Today, the hospital bracelet – inscribed with “Lucky Lucky,” just as the story goes – lives in Hardrige’s studio, proudly framed at the top of the room.
When she started her business three years after the accident, it was merely an e-commerce venture. Nowadays, the business has come a long way from exclusively website sales. Her jewelry can be found in local coffee shops, farmers markets, and handicraft artisan goods store Morro Made.
When reflecting on Hardridge’s story, Morro Made storeowner and Cal Poly accounting lecturer Tim Ridout gushes with pride.
“The community just joys my heart so much. I can see people in person wearing my jewelry, I can see people on campus wearing my jewelry.”Macey Hardridge
“What really stands out to me, as a Cal Poly grad, a transfer student, and now a teacher some 30 years later, is that Macey is living Learn by Doing,” Ridout said.
“She procures, manufactures, markets and sells all her own products. She has to try, fail and iterate. She has to organize her time to be a successful student and manage a whole business. While she’s taking classes, she has the real world to compare and contrast against the teachings. She has the opportunity to take what she’s already doing and fine tune it with newly learned concepts.”
When she’s not in class or her jewelry-making studio, if you’re looking for Macey Hardridge, you will most likely find her engaging with the community at one of the many local farmers markets in San Luis Obispo county. And these markets, aside from being her most lucrative selling touchpoint, are also her favorite place to be.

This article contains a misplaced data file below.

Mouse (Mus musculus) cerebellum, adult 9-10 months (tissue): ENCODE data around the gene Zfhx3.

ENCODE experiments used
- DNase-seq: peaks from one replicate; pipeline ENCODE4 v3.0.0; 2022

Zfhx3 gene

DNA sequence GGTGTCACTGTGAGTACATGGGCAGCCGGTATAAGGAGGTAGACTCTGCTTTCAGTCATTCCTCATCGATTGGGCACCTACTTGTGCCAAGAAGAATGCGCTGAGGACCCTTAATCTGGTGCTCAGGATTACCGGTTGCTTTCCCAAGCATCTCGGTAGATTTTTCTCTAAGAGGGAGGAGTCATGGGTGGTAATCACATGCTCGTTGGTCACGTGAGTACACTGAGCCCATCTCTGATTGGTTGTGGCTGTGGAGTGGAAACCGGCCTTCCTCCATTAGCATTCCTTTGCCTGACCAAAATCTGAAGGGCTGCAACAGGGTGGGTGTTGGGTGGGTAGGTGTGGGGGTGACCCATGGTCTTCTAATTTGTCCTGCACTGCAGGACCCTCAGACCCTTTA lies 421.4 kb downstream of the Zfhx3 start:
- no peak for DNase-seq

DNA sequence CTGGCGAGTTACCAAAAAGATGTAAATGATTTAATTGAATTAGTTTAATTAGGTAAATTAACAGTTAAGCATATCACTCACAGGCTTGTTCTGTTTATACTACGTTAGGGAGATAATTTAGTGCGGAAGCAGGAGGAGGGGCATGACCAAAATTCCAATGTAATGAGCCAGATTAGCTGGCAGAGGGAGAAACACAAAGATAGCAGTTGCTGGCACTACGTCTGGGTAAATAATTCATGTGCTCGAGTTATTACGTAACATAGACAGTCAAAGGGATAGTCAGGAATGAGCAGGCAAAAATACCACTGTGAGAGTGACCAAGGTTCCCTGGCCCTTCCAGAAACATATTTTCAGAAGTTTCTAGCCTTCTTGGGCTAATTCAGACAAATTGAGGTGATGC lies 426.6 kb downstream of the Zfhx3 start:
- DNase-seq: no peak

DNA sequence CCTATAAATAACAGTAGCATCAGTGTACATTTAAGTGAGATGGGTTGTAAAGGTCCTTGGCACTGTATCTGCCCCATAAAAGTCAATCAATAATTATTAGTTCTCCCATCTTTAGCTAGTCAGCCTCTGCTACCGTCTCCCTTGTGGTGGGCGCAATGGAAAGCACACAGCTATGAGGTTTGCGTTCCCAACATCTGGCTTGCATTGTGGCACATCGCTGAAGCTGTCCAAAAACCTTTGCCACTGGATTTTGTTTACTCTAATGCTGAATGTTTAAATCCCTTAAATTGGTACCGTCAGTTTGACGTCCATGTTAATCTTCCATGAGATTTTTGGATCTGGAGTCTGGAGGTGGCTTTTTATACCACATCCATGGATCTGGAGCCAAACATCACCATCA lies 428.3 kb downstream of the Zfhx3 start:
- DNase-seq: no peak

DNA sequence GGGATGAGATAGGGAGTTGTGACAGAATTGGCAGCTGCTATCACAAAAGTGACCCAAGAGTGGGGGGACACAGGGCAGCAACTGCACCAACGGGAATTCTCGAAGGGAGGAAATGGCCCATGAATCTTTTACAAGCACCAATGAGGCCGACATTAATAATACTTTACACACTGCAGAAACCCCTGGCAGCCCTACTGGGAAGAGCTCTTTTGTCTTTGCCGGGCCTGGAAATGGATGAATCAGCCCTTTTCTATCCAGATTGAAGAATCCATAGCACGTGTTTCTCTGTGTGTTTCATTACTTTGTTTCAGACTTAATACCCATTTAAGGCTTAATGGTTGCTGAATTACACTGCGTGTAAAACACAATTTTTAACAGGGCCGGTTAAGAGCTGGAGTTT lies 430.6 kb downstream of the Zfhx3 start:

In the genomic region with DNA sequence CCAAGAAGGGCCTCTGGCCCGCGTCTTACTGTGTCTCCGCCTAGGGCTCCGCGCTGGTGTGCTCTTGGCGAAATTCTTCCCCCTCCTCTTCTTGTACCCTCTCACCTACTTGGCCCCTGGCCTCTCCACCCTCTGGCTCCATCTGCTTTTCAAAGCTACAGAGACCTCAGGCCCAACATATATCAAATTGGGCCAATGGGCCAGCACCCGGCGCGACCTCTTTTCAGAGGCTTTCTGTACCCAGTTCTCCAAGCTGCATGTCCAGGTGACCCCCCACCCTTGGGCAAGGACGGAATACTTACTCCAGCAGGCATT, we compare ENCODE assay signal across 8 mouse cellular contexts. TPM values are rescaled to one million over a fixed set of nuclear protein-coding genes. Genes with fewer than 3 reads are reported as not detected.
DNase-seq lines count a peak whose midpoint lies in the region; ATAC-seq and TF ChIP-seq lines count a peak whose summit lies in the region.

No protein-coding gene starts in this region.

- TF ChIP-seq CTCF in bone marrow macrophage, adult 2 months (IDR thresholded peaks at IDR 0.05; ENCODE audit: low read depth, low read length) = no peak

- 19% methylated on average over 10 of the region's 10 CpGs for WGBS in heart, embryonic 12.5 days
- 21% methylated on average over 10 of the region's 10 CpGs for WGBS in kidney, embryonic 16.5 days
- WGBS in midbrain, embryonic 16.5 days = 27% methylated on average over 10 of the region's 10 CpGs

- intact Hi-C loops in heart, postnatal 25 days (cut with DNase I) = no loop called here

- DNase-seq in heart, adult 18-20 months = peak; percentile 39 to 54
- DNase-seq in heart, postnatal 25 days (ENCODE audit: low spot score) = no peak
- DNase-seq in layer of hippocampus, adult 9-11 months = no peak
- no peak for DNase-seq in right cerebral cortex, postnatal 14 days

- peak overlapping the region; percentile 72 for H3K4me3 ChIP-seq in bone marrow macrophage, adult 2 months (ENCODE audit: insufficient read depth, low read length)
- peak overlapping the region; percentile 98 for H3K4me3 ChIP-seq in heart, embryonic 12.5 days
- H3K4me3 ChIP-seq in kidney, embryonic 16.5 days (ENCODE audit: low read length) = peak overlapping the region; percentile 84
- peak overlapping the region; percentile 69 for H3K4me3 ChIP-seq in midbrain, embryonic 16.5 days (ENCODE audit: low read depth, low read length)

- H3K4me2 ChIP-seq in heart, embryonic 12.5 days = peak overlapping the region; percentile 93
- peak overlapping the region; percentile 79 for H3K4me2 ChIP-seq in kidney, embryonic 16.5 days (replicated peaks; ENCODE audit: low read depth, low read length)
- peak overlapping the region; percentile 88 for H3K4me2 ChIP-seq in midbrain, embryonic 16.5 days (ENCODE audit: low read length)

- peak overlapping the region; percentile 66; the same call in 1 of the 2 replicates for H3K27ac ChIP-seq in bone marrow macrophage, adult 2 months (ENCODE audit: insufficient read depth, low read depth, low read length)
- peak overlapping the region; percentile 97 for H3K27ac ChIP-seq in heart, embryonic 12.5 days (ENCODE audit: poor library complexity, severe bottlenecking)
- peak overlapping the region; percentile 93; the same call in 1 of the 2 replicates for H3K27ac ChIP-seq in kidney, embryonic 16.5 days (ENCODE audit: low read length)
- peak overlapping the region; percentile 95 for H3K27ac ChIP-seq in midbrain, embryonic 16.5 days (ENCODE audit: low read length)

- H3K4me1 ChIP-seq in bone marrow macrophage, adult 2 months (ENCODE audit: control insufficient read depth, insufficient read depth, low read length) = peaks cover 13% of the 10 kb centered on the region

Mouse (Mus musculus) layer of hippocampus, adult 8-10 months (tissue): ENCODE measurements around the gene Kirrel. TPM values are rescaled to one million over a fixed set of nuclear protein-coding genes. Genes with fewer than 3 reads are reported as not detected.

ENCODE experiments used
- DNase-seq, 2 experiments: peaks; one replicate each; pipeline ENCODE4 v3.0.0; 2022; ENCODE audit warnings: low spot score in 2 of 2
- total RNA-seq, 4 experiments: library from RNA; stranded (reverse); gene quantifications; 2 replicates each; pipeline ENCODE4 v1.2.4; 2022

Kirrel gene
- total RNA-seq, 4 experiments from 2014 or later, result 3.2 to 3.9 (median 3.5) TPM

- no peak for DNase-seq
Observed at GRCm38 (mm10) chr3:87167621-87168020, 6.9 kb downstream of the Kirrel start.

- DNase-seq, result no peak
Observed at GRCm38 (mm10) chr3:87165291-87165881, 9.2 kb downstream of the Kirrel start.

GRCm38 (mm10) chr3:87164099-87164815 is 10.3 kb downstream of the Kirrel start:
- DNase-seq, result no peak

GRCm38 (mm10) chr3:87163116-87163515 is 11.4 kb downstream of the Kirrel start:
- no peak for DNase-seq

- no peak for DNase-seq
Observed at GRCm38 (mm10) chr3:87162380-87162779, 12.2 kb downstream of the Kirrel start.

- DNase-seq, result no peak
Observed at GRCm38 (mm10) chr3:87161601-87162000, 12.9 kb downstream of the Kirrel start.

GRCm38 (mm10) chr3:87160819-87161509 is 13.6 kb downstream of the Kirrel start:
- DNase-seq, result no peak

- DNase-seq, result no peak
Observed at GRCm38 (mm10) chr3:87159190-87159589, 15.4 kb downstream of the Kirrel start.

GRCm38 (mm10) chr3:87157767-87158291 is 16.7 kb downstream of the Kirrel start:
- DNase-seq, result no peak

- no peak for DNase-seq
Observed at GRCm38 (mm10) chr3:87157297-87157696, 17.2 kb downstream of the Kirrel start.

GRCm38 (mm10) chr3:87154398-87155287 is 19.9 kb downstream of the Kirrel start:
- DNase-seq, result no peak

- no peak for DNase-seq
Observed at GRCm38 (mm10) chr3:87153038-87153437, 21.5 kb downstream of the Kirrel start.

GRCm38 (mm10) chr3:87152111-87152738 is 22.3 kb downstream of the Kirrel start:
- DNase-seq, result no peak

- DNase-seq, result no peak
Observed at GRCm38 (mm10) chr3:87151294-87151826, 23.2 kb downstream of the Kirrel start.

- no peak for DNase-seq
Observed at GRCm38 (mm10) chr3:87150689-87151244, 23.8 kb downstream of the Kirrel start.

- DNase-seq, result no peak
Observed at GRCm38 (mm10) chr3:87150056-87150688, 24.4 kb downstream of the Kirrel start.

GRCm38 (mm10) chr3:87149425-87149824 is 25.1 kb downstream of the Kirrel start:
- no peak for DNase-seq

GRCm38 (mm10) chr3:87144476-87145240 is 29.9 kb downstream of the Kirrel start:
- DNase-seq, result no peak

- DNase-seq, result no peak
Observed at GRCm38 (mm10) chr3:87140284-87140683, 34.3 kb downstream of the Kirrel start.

“The farmers markets and the SLO community are the reason for this business. I don’t think I would be able to continue this business with the same model if it was all online,” Hardridge said. “When I’m doing these in person markets and I have this consistent flow of people coming through and seeing the shop, I can see how people are interacting with the product. I’m able to get a more true idea of what products are liked and not liked.”
“The community just joys my heart so much. I can see people in person wearing my jewelry, I can see people on campus wearing my jewelry. I went to the Club Fair the other day, and I saw five people wearing my jewelry – just at the club fair!”
At a recent farmer’s market in San Luis Obispo, Hardridge’s tent – characteristically enshrouded in foliage – sheltered her setup, which put all of Lucky Lucky’s products on display. Earrings, crystals, keychains, rings – every product that she offered was sprawled across tables in a decorative parade.
As guitar riffs courtesy of local live music reverberate from down the street, visibly intrigued visitors leaf through necklaces, keychains, and earrings. Here, with the community, at the farmer’s market – this is where Lucky Lucky Studios comes alive.
But Hardridge’s “forever dream,” she said, is to have a place of her own.
“I’ve always hoped to have a brick-and-mortar store, an actual storefront,” Hardridge said. To have my jewelry there all the time.”